“This is Russian red kale, we have regular classic green curly kale that you’d see in the grocery store and those are …” says Courtney Sartini.
Courtney, 23, is giving a tour of Hocus Pocus Farm, which she cofounded with Sophie Salaway. Hocus Pocus is a two acre farm in Chepachet, Rhode Island that grows fruits, vegetables, flowers, and herbs that Rhode Islanders pick up weekly. Along with being a farm owner, Courtney is also attending the University of Rhode Island. Sophie, 25, already graduated from college. This is both of their primary jobs, and they tend to the farm 6 days a week from 7 am to 5 pm. Right now it’s just the two of them working on the farm, with the occasional help of volunteers.
Courtney and Sophie don’t fit into your typical farmer profile. According to the USDA’s Census of Agriculture data, over the past three decades principal operators, the farmers who make day to day decisions on the ground, have gotten older. The average age of farm operators in 2012 was 58 years old, about 10 years older than the average age of operators in 1982. There have always been less female principal farm operators, but that number has decreased since 2007. The census also found that the number of beginning farmers, or people who haven’t owned a farm for at least 10 years, declined.
Rhode Island is outside national farming trends. Unlike nationally, where the number of farms is declining, from 2002 to 2012, the number of farms in the state has increased by 50% according to the USDA’s Agriculture Census. In the past ten years, the number of farm operators under 34 years old nearly doubled.
Rhode Island is the ideal place for young farmers, say Courtney and Sophie:
“There’s a supportive atmosphere of other young farmers. There’s the young farmer network which is invaluable. They do events, they help us get to know other people and share information because most of us are not traditionally farmers, we don’t come from farming families, most of us are first generation farmers…We also definitely benefit from Providence being a food city. Johnson and Wales and many interesting chefs operating. Especially combined with the fact that the atmosphere here is very low cost of living.”
And Rhode Island high schoolers are getting involved in growing food locally too. Sinjon Goldberg and Abraham Bloom are rising seniors at Moses Brown High School in Providence. About a month ago, they started a small farm known as the Giving Garden. The Giving Garden was donated green space behind the office of TRAC Builders on Wolcott Street in Providence.
Sinjon and Abe teamed up with Gateways to Change, a nonprofit that helps adults with developmental disabilities engage in the community. In April, volunteers from Gateways to Change planted 60 vegetables, fruits, and other flowers at the Giving Garden. In six to eight weeks when the plants are ready to harvest, the Giving Garden is planning on donating all of their crops to the Rhode Island Food Bank.
Until then, Sinjon and Abe come every day to water and tend to the plants. But their Gateways to Change volunteers will be back soon. “They’re going to come on the cultivation day when we come and get all the yield. They’ll also be part of the process of donating it back to the food bank because really the main idea of this is to give them an opportunity to give back to the community ‘cause they’re normally on the receiving end. So really the most important day is give produce back to the food bank,” says Sinjon.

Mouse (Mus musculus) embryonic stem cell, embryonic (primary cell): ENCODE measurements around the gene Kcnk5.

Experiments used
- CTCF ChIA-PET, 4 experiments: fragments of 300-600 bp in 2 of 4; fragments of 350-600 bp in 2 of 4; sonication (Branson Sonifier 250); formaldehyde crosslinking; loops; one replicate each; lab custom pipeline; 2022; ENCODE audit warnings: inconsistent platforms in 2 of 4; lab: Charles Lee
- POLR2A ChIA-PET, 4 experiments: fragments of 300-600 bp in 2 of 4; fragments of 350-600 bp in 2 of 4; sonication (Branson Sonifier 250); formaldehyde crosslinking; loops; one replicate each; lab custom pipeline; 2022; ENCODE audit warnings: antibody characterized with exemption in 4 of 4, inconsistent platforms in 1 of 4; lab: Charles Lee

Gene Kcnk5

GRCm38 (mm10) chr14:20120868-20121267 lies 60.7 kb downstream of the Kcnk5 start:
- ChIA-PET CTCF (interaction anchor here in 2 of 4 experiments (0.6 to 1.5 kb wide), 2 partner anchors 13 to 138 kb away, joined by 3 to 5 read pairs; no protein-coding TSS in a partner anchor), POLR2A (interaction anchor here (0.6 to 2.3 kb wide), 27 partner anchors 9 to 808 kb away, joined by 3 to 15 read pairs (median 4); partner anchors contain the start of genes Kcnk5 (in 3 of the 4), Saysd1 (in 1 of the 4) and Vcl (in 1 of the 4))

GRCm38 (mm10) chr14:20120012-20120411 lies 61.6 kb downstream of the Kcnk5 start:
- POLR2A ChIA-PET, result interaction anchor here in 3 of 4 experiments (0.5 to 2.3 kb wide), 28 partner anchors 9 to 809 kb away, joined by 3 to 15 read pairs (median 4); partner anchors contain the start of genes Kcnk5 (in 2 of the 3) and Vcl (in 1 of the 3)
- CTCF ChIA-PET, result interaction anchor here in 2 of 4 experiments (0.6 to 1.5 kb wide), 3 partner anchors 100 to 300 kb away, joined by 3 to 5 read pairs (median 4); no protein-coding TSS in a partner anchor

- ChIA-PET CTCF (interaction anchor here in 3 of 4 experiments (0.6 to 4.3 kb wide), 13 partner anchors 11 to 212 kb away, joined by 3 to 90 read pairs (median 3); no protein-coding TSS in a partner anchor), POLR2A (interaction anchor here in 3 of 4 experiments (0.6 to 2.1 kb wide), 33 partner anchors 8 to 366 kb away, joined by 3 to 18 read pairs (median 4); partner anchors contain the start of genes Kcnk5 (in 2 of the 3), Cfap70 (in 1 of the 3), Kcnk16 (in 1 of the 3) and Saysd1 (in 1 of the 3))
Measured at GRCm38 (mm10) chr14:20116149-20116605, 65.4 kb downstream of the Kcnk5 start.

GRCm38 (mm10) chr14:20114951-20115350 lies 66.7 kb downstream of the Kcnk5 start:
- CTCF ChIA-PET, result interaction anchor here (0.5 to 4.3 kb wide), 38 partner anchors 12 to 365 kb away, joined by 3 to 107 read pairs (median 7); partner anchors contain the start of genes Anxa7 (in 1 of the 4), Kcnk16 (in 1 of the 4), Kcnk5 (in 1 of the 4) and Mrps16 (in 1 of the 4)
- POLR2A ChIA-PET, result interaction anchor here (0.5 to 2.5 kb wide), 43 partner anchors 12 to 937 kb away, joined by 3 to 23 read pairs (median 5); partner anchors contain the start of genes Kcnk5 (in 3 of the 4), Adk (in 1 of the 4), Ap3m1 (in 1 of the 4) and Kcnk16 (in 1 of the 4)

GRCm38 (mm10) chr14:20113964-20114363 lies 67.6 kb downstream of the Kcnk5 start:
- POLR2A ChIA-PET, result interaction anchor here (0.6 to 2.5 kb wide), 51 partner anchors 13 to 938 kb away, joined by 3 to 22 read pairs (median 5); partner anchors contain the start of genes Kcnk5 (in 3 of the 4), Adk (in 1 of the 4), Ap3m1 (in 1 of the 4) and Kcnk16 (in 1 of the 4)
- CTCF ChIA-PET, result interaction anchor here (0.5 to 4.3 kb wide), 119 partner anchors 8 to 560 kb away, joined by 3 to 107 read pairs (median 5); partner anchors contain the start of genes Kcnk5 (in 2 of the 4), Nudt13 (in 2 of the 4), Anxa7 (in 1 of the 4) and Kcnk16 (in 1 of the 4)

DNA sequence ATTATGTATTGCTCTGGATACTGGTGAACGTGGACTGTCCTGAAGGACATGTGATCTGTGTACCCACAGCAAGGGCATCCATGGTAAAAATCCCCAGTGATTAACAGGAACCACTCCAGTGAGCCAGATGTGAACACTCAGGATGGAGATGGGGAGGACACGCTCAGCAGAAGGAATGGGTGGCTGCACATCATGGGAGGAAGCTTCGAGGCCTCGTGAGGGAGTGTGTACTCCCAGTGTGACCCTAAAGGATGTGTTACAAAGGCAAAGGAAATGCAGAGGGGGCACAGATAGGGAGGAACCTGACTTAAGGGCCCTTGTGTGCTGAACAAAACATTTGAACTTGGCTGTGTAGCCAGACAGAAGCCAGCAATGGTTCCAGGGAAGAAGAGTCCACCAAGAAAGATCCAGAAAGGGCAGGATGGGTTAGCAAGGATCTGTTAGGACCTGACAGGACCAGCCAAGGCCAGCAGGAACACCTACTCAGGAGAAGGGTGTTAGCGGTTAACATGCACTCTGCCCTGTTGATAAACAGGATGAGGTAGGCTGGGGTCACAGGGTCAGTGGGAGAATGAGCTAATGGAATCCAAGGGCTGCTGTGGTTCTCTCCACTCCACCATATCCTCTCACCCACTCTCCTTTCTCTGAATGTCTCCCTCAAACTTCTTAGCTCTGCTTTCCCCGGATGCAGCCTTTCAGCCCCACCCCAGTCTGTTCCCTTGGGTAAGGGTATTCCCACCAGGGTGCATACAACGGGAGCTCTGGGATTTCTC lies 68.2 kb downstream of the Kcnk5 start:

Sinjon and Abe are hoping to expand the Giving Garden, opening one location at the Moses Brown School and another at Squadlocker, a sports apparel company in Warwick.
Back at Hocus Pocus Farm, things are run very differently. While Sinjon and Abe were donated corporate green space, Sophie and Courtney had to start their farm from scratch. The two of them work daily to tend to their two acres, so that produce will be ready for shareholders starting in July. So far, 45 people have signed up to purchase their produce, and 15 of these shareholders will come volunteer on the farm. These shareholders will pick up their produce weekly from mid-July to October.
Courtney and Sophie want to be sure their shareholders have access to clean, affordable fruits and vegetables, but as first time business-owners, they’ve come across a few bumps in the road. “As brand new business owners we’ve made several mistakes. We planted early just because we could, but now we’re having things that are ready, too old to wait to harvest for our first pickup and we don’t really have a way of selling them right now in place,” says Sophie.
Courtney is still a URI student, which hasn’t been easy while running her own farm.
Courtney and Sophie have lots of goals, beyond pulling weeds and tending to the same fruits and vegetables. Academically, Courtney still has to finish up at URI, and Sophie is hoping to go back to school to get her midwifery certificate. Back on the farm, they want to stay open during the winter, and maybe even start raising chickens. But right now, they’re taking it day by day.
“We’re always thinking what other great thing can we use this platform that we have to do something with? So we’re always kind of brainstorming. But i think this year we just need to float and grow vegetables and you know, continue to brainstorm,” says Courtney.